'The future is extreme heat': Group worries province isn't prepared for what's coming
Seniors federation seeks answers on plans to protect residents from increasing heat waves
The New Brunswick Senior Citizens Federation is calling for governments to be better prepared for heat waves that are becoming more common with climate change.
Alphonse Dionne, the president of the federation, said he's particularly worried about how things will play out for elderly people living in rural and remote areas of the province.
"The future is extreme heat," he said. "In the cities, people can go to the mall to cool off, but in the rural areas, it's different."
Dionne said the federation has yet to hear from the province or municipal governments this summer about steps being taken to protect seniors from intense heat waves.
During the recent "heat dome" in British Columbia, when temperatures soared above 40 C, 719 people died in one week, triple the number that would typically die during a week in that province. The majority were seniors found alone, said Lisa Lapointe, the chief coroner of British Columbia.
"I think a lot of people are still not taking this as seriously as they should," Dionne said. "The planet is changing and it's changing fast."
Nearly 22 per cent of New Brunswick's population is over 65, according to 2020 estimates from Statistics Canada. The province projects that number will grow to 31 per cent by 2038.
Forty-seven per cent of seniors live in rural parts of the province, where governments have fewer resources to dedicate to emergency planning, said Ian Mauro, executive director with the Prairie Climate Centre based at the University of Winnipeg.
The centre has been mapping out environmental changes in rural and urban parts of the country that are expected over the coming decades.
New Brunswick vulnerable
"There's a very significant and differentiated impact on rural and remote communities that needs to be taken into account," Mauro said.
"With the heat wave that went across Western Canada, the coroner's report out of British Columbia clearly indicated that a hugely disproportionate number of the fatalities in the heat wave ... was actually seniors — isolated seniors living in overheated homes," he said.
"New Brunswick is a more vulnerable area."
Paramedics in B.C. also struggled to keep up with the demand, with response times to lower priority calls taking between four and 16 hours.
In rural and remote communities of New Brunswick, ambulances often still fail to respond to 90 per cent of calls within their target of 22 minutes.
In 2020, an auditor general's report found ambulances failed to reach that target in 19 of 67 communities.
"We need to catch up. We need to have health and climate change considered simultaneously," Mauro said. "How do you ensure that people in those rural and remote areas are taken care of?"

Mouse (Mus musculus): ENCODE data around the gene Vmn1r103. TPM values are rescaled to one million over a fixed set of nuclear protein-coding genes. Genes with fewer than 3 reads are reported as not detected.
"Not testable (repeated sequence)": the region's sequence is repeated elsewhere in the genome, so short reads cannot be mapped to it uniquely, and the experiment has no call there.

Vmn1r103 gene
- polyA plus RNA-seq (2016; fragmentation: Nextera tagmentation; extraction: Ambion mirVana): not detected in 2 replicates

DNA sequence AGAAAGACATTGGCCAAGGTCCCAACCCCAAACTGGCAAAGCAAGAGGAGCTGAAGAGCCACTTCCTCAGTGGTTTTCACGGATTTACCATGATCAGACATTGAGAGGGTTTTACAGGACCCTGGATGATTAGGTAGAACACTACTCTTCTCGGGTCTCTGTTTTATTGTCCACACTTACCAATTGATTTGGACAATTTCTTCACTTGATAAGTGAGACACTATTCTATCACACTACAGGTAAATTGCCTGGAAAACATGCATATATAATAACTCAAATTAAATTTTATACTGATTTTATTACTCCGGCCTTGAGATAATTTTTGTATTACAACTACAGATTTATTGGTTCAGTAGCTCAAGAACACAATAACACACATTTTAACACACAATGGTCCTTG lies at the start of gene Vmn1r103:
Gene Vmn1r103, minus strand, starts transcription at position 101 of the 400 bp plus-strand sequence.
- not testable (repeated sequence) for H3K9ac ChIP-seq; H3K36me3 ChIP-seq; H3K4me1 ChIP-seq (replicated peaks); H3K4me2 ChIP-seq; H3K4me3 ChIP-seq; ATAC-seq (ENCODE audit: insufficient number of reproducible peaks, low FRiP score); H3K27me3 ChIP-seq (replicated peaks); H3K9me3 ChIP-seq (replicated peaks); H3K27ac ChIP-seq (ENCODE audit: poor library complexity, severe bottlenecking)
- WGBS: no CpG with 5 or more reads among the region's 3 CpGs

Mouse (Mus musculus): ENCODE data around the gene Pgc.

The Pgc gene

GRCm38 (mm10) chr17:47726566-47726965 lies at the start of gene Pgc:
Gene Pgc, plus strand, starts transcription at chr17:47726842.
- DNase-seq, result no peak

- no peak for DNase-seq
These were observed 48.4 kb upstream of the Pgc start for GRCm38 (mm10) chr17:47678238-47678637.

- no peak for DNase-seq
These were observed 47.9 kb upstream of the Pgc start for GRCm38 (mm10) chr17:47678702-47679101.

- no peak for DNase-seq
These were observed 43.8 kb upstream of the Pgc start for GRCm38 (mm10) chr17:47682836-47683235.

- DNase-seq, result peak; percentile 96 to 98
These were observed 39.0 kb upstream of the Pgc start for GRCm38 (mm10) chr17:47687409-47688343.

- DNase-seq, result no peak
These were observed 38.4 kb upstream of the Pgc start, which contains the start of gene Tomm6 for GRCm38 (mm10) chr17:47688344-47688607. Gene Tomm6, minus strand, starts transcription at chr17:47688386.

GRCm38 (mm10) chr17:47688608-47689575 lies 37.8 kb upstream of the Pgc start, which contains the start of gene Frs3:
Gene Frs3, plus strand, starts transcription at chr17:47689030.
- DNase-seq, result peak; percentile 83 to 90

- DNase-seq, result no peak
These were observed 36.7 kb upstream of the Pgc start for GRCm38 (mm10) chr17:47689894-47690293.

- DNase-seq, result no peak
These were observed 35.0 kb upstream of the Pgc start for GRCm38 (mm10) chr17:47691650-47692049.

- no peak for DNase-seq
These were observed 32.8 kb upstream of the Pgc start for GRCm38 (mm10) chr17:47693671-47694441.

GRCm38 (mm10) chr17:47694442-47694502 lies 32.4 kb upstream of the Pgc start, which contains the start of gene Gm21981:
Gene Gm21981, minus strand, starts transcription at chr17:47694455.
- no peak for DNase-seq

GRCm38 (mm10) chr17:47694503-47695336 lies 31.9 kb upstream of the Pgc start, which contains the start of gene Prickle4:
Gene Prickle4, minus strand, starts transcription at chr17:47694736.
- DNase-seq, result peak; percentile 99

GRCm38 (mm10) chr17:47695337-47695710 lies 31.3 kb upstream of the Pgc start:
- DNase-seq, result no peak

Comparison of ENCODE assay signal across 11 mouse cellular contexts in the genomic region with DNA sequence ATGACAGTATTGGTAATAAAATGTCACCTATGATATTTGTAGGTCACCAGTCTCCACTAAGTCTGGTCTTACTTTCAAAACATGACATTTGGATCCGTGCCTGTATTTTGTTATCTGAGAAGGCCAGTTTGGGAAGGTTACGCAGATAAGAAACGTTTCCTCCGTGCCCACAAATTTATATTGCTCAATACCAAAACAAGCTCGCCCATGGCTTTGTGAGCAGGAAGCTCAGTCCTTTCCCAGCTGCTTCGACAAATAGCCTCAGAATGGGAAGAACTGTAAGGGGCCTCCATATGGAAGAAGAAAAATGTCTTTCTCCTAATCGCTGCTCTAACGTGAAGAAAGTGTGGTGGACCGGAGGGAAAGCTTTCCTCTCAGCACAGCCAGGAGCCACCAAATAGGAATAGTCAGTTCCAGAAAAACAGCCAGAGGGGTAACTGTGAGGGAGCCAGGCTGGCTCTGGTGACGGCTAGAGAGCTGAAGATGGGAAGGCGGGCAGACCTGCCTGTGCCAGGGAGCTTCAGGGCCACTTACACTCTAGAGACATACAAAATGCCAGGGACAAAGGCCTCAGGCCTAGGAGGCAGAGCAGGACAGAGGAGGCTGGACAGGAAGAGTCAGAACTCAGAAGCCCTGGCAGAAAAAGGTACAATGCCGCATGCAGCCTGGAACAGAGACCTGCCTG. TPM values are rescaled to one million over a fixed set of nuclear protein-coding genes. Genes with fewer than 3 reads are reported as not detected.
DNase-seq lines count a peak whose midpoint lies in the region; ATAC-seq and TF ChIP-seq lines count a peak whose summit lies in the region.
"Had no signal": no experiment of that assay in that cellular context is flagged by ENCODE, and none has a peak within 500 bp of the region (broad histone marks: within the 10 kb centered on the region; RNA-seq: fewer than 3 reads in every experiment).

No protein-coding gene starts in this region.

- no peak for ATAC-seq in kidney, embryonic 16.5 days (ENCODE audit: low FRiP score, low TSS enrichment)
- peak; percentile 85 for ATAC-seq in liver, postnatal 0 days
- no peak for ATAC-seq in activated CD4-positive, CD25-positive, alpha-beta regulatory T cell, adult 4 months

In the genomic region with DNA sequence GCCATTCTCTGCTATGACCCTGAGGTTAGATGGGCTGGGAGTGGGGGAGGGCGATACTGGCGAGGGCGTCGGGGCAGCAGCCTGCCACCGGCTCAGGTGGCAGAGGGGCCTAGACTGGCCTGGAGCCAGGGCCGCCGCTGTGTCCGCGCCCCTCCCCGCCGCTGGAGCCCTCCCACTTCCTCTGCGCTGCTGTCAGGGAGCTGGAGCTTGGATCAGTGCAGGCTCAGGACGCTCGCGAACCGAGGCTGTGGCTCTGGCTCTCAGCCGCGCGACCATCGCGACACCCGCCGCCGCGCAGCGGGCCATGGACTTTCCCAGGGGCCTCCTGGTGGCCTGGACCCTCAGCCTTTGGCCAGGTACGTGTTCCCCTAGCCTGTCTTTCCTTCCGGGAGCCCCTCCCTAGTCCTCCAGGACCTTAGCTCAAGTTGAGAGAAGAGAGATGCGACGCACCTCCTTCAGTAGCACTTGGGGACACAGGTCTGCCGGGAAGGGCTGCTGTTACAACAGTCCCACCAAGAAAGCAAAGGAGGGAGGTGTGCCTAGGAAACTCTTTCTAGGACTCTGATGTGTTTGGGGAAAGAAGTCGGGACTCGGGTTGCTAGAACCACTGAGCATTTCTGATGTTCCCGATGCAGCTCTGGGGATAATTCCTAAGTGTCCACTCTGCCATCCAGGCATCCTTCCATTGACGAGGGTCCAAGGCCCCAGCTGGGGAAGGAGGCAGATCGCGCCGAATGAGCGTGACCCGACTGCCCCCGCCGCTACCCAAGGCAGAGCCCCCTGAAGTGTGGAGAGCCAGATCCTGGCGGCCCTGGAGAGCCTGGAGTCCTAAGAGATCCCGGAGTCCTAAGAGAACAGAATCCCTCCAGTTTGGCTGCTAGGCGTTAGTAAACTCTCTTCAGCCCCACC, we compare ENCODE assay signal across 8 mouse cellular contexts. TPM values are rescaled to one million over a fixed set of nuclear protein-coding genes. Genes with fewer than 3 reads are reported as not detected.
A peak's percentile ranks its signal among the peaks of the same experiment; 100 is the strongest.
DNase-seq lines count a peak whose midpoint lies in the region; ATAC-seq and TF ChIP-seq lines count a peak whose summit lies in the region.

A recent report released by the Canadian Institute for Climate Choices estimates that heat-related deaths and hospitalizations are expected to rise by mid-century.
What constitutes a heat wave
In Fredericton, the number of heat waves, defined as three or more consecutive days over 30 C, is predicted to triple.
Between 1976 and 2005, the region typically averaged one per year. It is believed that between 2021 and 2050, the area could average three heat waves per year, and up to five per year after 2050 if emissions are not controlled, according to the climate centre's modeling.
The number of days exceeding 25 and 30 C are also expected to increase.
"That's a significant change and could in fact be a very costly change in terms of the impact on the environment, the impact on species, the impact on human health," Mauro said.
"We really do need to be thinking strategically about how this will impact all New Brunswickers, but specifically vulnerable people, like seniors."
Deaths can be avoided if the province and federal governments provide the resources needed to set up services like cooling sites, Mauro said.
Governments should also be planting more trees to create shaded areas, and opening more splash pads and public pools, he said.
Public Health currently operates a heat alert system with three levels. At the second-highest level, residents are encouraged to check in on their neighbours.
At the third and highest level, the province recommends the cancellation of sporting and outdoor events. It also said people living alone without air conditioning are at extreme risk.
The province could not be reached to discuss what measures come into effect in the instance of extreme heat to protect vulnerable populations, or what emergency planning there has been for more intense heat waves in the future.
Some cities, like Moncton, already have a system of cooling centres that can be opened if temperatures get dangerous.
Fire Chief Conrad Landry, who is also the city's director of emergency measures, said the heat hasn't become extreme enough for them to open yet.
"We have many cooling centres that we can open up and that's not just to cool down, (people) could stay there," Landry said.
Moncton doing more planning
The city currently has two public misting tents that open whenever the province issues a heat alert. It has also started emergency planning for more intense heat waves in the future.
"We do have a plan on how to provide water to all our citizens for up to six months actually," Landry said.
"It's the same in case there's something that goes wrong with our water treatment plan."
The cities of Fredericton and Saint John were not able to provide anyone to speak about heat emergency planning in those communities.